TRIUMPH Program Addresses Urban Doctor Shortage
Madison, Wisconsin - The first comprehensive analysis of an innovative urban-medicine training program at the University of Wisconsin School of Medicine and Public Health has shown that it is meeting the goal of sending students into primary-care residencies in underserved cities.
In addition, of the 19 graduates who have completed their residency, 12 have opted to practice in urban areas – seven of them in Milwaukee. Those in Milwaukee will work in areas where at least 50 percent of their patients live in poverty.
The Training in Urban Medicine and Public Health program (TRIUMPH), launched in 2009, has had 50 students graduate. Seven of the program’s 50 graduates (14 percent) have completed their clinical residency training and will return to Milwaukee to practice, according to findings recently published in WMJ, a journal published by the Wisconsin Medical Society.
The remaining 38 students are still in residency training.
All 50 graduates went on to residencies that emphasized service to people in urban, low-income communities.
“The program is designed to recruit and train students to serve urban, medically underserved communities, and can provide a steady supply of physician leaders,” said Dr. Cindy Haq, the report’s author and professor of family medicine and population health sciences at the UW School of Medicine and Public Health.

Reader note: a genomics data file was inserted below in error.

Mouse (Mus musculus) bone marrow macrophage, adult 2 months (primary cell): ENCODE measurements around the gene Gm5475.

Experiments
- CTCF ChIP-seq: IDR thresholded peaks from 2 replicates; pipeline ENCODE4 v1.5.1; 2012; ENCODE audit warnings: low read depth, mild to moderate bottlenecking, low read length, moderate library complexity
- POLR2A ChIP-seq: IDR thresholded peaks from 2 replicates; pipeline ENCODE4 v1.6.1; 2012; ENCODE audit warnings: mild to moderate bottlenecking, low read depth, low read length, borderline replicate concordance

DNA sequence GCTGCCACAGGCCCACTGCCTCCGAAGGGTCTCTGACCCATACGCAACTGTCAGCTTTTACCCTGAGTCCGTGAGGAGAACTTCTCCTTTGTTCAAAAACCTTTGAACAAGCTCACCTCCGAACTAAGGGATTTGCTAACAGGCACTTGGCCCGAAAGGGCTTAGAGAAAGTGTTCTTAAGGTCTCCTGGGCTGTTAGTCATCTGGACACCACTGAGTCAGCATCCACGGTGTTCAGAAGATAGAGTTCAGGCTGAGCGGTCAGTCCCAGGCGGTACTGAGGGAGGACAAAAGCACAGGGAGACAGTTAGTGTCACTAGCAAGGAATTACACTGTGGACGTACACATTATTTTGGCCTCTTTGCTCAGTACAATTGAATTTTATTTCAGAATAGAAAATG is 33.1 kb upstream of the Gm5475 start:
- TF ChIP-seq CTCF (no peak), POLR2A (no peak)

The program is for third- and fourth-year medical students at the School of Medicine and Public Health, and each year 16 students are chosen and relocate to Milwaukee for the last two years of medical school.
The program has had seven groups of students (69 people) move through the entire program starting as third-year students.
The training program is about more than learning medicine, Haq said.
In consideration of the school’s public-health focus, students are matched into community projects, in addition to their clinical training, to gain a full understanding of the patients they will serve.
“Community engagement enables our students to understand the social and economic factors which have a powerful influence on health outcomes, and to build partnerships to promote the health of the public, she said.
In 2016, Wisconsin’s urban areas faced a disproportionate shortage of physicians because, even though only 26 percent of the state’s shortage areas are in urban locations, 44 percent, or about 440,000 people, living in shortage areas are in urban settings, the report demonstrated.
Statewide, Wisconsin will need about 742 additional primary-care physicians by 2030 to meet the needs of its growing population, according to the report.
Date Published: 02/08/2017